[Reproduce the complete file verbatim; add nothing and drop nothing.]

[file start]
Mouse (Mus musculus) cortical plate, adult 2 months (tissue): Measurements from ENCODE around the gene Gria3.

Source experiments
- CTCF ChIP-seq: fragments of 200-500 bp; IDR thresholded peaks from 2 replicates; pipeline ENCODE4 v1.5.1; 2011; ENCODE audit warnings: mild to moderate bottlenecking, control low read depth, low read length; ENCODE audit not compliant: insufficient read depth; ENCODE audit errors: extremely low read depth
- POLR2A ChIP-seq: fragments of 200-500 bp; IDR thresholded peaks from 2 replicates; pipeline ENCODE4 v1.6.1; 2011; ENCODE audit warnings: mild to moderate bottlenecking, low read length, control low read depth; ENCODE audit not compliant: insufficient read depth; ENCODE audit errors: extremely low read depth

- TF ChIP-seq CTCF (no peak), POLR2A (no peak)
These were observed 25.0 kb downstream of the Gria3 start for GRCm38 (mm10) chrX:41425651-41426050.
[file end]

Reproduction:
Mouse (Mus musculus) cortical plate, adult 2 months (tissue): Measurements from ENCODE around the gene Gria3.

Source experiments
- CTCF ChIP-seq: fragments of 200-500 bp; IDR thresholded peaks from 2 replicates; pipeline ENCODE4 v1.5.1; 2011; ENCODE audit warnings: mild to moderate bottlenecking, control low read depth, low read length; ENCODE audit not compliant: insufficient read depth; ENCODE audit errors: extremely low read depth
- POLR2A ChIP-seq: fragments of 200-500 bp; IDR thresholded peaks from 2 replicates; pipeline ENCODE4 v1.6.1; 2011; ENCODE audit warnings: mild to moderate bottlenecking, low read length, control low read depth; ENCODE audit not compliant: insufficient read depth; ENCODE audit errors: extremely low read depth

- TF ChIP-seq CTCF (no peak), POLR2A (no peak)
These were observed 25.0 kb downstream of the Gria3 start for GRCm38 (mm10) chrX:41425651-41426050.